First of all – what is natural gas? Natural gas is a hydrocarbon – mainly methane – that occurs organically in deposits deep below the earth’s surface. It can be harnessed and used as a source of energy in the residential, commercial, industrial and transportation sectors. Due to its chemical makeup, natural gas emits up to 60 percent less carbon dioxide (CO2) than coal when combusted to generate energy.

What can natural gas be used for?

 Natural gas can generate energy for many different uses – primarily for electricity generation, domestic heat and cooking, and generating high temperatures for industrial processes. It can also be used as a feedstock for manufacturing chemical products and is a source of hydrogen, which emits no CO2 when burnt as fuel.  This versatility contributed to global demand for natural gas increasing by 1.5 percent in 2019 compared to 2018, according to the International Energy Agency (IEA). 

How can natural gas play a role in meeting Europe’s climate goals?

As Europe pursues increasingly ambitious targets for reducing carbon dioxide emissions, natural gas has an important contribution to make. That’s not just because of the emissions benefits of natural gas versus coal. Natural gas can be used to produce hydrogen, and also offers a partner to wind and solar power to help ensure that Europeans can be confident of a reliable lower carbon energy supply. In 2018, natural gas met around 21 percent of all energy needs in the EU.

So, what is Liquefied Natural Gas (LNG)?

Liquefied Natural Gas (LNG) is natural gas cooled down to the point where it turns into a liquid. LNG is a stable, non-toxic, non-corrosive liquid that can be transported easily and safely – making it possible to ship natural gas around the world in large tankers, reducing the need for long pipelines and allowing countries to import natural gas from numerous sources. Natural gas takes up much less volume as a liquid – allowing it to be shipped in enormous quantities.

Many LNG tanker ships are identifiable by distinctive bubble-shaped storage tanks. 

LNG is generally turned back into a gas after arrival at its destination, so that it can be made available to supply the needs of local homes and businesses. Sometimes LNG and Compressed Natural Gas (CNG) are also used as a fuel for heavy-duty vehicles – such as trucks and buses and ships – as natural gas emits less CO2 than diesel or heavy fuel oil

Utilizing existing infrastructure

The infrastructure required for distributing and using natural gas already exists in Europe. Gas flows through a vast array of pipelines across the continent and LNG terminals for importing gas have evolved significantly in recent years. There are currently 36 LNG terminals operating in Europe, with a combined send-out capacity of around 241 billion cubic meters (bcm) per year – and further capacity is in development.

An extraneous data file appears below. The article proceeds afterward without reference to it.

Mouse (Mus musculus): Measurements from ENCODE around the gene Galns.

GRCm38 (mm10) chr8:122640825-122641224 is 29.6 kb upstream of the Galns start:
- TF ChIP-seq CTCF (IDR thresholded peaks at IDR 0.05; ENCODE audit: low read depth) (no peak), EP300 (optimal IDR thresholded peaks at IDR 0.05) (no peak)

The Adriatic LNG Terminal in the northern Adriatic Sea is capable of importing about 10 percent of Italy’s natural gas needs. The first of its kind, Adriatic LNG is a concrete gravity-based structure 15km off Italy’s Veneto coastline. The regasification LNG terminal is owned and operated by a joint venture between ExxonMobil Italiana Gas (an ExxonMobil subsidiary), Qatar Terminal Company Limited (a Qatar Petroleum subsidiary) and Snam Spa, a European leader in the construction and integrated management of natural gas infrastructure. Watch our short film to find out more about the scale of Adriatic LNG’s capabilities:

On Britain’s Atlantic coast, the South Hook LNG Terminal is capable of importing more than 20 percent of the UK’s natural gas needs, at a time when domestic supply is declining. The terminal boasts a fully integrated supply chain that stretches from the natural gas fields of Qatar in the Persian Gulf, to the coast of West Wales.

Energy security depends on diversity of energy supply and importing LNG greatly increases the sources of supply available. Globally, LNG trade is expected to meet nearly 20 percent of the world’s natural gas needs by 2040.

Complementing renewable energy

Generating renewable energy from wind turbines and solar panels will play an increasingly important role in reducing carbon emissions – and natural gas is a complementary source of energy to these methods of generation.

Solar panels and wind turbines generate electricity during certain weather conditions, while natural gas can provide a consistent and reliable source of energy to complement the inherent intermittency of renewables and help meet the overall demand for electricity.  The predictable flow of energy provided by natural gas also supports other ancillary grid services – like frequency regulation.

Natural gas: supporting the energy transition and reducing CO2 emissions

As Europe continues to move away from a reliance on coal-based power generation, natural gas is an increasingly vital part of Europe’s energy mix.

Furthermore, lower-carbon gas solutions (such as hydrogen) are expected to play an essential role in helping the EU achieve its ambition of net climate neutrality by 2050. When combined with Carbon Capture and Storage (CCS), natural gas is a cost-effective way to produce hydrogen as a carbon-free energy carrier.

Natural gas can provide energy to homes, businesses and heavy industry – and with considerable infrastructure already servicing Europe, it offers a solution that is already deployed at scale.


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